It’s no fun having an overactive bladder. Danger can strike anywhere, and sometimes bad luck joins in, and there’s not a restroom in sight. Having an overactive bladder can limit your social life, professional life, and just overall pace at home. If you are suffering from an overactive bladder and are looking to change the flow of things (ha), then here are a couple of effective overactive bladder treatment options medical experts agree can tame that bladder.
#1 Diet and Lifestyle For Overactive Bladder Treatment
When it comes to our health, everything really does seem to circle back to diet and a few specific lifestyle changes. When it comes to what you eat, some foods and beverages may also make overactive bladder symptoms worse. So here are a few foods and drinks you can cut down on that have shown to make symptoms worse:
- Citrus fruits and juices (orange, lemon, and so on)
- Caffeinated soft drinks
- Tomatoes/tomato-based products
- Spicy/acidic foods and drinks
- Foods or beverages that contain artificial sweeteners
By cutting down on these foods and drinks and other bladder irritants, you’ll likely find relief in symptoms of an overactive bladder. Also, in terms of lifestyle, there’s a link discovered with smoking and overactive bladder symptoms in both men and women. Therefore, cutting down the smoke breaks might just lead to a cut down on the bathroom breaks, too.
Excess weight can put pressure on the pelvic floor, too. While there’s a wide range of weights that we can be healthy at, several studies have shown that losing weight can alleviate overactive bladder symptoms.
#2 Exercising the Pelvic Floor
A weakened pelvic floor can lead to urine leaks (aka incontinence), as well as having to go to the bathroom more frequently. A lot of medical professionals advise exercising the pelvic floor to make it stronger. One of the most popular exercises to strengthen the pelvic floor are Kegels, which is literally lying down and contracting and relaxing the pelvic floor muscles in sets.
#3 Bladder Training For Overactive Bladder Treatment
This overactive bladder treatment option is best done with the guidance of your doctor. Many people find that training your bladder to wait before peeing can be a successful overactive bladder treatment. An overactive bladder starts to contract before it’s filled with urine, giving you the sensation of having to go without actually having anything to drop.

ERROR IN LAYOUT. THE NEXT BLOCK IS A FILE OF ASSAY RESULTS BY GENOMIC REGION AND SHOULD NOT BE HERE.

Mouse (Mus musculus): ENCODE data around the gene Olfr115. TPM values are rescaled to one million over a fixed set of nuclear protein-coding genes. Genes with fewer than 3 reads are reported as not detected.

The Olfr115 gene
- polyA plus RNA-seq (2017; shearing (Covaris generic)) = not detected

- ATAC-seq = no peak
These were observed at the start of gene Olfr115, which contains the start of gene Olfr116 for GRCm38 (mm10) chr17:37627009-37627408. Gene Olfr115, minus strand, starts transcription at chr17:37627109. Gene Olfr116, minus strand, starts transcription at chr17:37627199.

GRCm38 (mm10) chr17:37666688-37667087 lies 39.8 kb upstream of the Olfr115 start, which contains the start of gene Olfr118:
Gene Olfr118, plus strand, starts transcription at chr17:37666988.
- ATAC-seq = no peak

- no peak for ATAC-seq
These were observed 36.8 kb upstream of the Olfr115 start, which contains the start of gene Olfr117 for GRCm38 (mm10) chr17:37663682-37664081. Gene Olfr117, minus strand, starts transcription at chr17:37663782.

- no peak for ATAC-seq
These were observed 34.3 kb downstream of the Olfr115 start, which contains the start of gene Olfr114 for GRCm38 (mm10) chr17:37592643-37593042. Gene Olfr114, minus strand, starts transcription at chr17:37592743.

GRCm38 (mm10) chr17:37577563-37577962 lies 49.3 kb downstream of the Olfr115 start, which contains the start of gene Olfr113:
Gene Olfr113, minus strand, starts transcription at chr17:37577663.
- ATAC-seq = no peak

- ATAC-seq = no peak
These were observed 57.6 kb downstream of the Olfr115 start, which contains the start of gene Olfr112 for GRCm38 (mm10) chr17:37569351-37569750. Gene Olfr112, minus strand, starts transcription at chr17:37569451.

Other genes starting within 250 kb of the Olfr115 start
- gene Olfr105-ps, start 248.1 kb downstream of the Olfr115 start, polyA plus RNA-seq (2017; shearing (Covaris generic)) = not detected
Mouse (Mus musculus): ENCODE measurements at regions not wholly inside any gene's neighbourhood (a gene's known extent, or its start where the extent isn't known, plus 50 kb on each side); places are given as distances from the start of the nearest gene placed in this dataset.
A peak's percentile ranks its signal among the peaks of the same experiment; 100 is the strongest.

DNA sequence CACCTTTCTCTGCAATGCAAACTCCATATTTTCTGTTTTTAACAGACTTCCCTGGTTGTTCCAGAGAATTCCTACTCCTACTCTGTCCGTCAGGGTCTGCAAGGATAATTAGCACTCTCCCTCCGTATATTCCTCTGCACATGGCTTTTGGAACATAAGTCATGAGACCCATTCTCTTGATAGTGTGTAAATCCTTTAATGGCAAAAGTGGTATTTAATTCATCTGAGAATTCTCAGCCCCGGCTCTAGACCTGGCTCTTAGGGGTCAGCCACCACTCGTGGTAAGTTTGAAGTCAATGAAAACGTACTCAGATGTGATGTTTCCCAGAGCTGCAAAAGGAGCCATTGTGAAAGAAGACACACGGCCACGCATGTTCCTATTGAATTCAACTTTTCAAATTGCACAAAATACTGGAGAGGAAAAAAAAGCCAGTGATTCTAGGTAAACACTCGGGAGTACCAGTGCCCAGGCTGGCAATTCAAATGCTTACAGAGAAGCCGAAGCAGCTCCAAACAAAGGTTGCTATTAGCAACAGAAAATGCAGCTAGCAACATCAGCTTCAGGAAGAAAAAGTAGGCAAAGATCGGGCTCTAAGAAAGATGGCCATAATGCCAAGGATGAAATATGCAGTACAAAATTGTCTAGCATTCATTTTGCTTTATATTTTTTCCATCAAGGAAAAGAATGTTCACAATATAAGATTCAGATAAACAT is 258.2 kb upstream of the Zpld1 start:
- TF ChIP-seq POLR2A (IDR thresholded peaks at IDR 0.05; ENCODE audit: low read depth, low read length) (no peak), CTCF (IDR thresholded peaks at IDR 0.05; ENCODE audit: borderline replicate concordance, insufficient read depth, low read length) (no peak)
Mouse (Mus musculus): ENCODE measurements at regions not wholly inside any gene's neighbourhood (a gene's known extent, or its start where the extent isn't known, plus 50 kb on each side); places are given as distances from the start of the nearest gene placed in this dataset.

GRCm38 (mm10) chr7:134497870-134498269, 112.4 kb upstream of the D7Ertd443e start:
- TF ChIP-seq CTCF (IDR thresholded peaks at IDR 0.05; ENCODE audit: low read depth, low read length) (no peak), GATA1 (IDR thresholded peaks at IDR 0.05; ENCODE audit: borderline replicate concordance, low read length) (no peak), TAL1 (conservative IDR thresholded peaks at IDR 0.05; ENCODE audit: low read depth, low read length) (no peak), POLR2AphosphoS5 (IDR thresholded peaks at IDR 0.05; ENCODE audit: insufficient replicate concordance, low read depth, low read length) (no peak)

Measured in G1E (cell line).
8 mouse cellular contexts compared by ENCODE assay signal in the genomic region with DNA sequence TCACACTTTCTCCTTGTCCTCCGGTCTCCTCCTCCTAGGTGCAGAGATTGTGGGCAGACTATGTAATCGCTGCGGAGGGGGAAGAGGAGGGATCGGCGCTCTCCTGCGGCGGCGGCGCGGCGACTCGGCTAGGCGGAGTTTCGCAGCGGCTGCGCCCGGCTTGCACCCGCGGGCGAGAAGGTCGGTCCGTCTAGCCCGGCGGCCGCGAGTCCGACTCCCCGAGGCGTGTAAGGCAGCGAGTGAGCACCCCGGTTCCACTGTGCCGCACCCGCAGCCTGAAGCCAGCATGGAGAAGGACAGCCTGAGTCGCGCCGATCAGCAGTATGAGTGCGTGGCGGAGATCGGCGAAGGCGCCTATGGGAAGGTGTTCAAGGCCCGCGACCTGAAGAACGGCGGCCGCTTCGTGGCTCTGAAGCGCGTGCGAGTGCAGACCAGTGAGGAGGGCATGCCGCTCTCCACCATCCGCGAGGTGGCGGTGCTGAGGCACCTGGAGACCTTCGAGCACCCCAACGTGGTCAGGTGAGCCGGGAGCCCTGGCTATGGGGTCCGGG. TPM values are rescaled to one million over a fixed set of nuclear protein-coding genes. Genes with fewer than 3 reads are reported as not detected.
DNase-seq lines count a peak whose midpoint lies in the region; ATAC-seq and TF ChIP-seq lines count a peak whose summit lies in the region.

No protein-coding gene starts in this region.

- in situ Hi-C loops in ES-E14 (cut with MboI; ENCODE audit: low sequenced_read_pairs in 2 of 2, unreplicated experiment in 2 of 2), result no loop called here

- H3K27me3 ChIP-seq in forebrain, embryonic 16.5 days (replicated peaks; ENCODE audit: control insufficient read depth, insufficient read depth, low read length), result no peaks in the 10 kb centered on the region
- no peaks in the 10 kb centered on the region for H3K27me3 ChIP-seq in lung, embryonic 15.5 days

With bladder training, you’ll resist the urge to pee in order to train your bladder to wait, so it gets used to holding more urine. This is a long practice and requires patience, with the end goal being that you can wait two hours or more between bathroom visits. And if you want some back up while you go through bladder training, Lily Bird has you covered with pads and underwear for bladder leaks delivered straight to your door.
#4 Nerve Stimulation For Overactive Bladder Treatment
Nerve stimulation is an overactive bladder treatment some people take when conventional treatment options aren’t working. Nerves communicate to your brain that it’s time for your bladder to empty, so by treating the nerves that are a little trigger happy, you can help control the urges that rock your bladder. Among the several nerve treatments available, two of the most well known include:
Percutaneous Tibial Nerve Stimulation
Percutaneous tibial nerve stimulation consists of small nerve impulses being delivered to a nerve branch located near the ankle that stimulates bladder control. However, this is not exactly a one and done procedure. With this overactive bladder treatment option, you’ll go to various sessions and then do monthly maintenance sessions.
The sessions usually take place at your doctors office and involve you having a small needle inserted through the skin near your ankle. If you hate needles, you’ll be pleased to know that this feels more like a prick and doesn’t hurt. After they place the needle, a small sticky pad is added near the bottom of the foot and gentle electrical pulses are sent through the needle while you rest. The sessions typically last 30 minutes and when you’re done, you can continue your day as you usually would.
Sacral Nerve Stimulation
This form of therapy electrically stimulates the nerves that control the bladder. A small neurotransmitter is implanted under the skin of the upper buttock area, which then sends mild electrical impulses to the sacral nerve. The sacral nerve is located in the lower back and can help provide bladder control. This form of nerve stimulation is one of the most popular approaches to overactive bladder treatment.
#5 Surgery for Overactive Bladder Treatment
Surgical overactive bladder treatment is usually saved last and is done when all other forms of treatment simply don’t cut it. There are a variety of procedures that can help with an overactive bladder. The surgery you get ultimately depends on the cause of your bladder control issues, the severity of the symptoms, and your sex. Some of the options include:
- Putting a sling around the bladder (aptly named sling surgery)
- Lifting the neck of the bladder (colposuspension)
- Increasing the size of the bladder
- Deflecting urine outside of the body
You’ve Got Options For Overactive Bladder Treatment
An overactive bladder is a pain in the you-know-what, but don’t let that stop you from living your best life. We totally get what you’re going through and we got your back. The best way to tackle these issues is by getting informed of what’s out there to help you. After all, you deserve to take back your freedom and kiss all those sporadic bathroom trips buh-bye. Make sure to always consult with your provider on what treatment works best for you. Soon, you’ll be trading in the bathroom breaks for all your favorite activities.
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By Jessica Thomas, MPH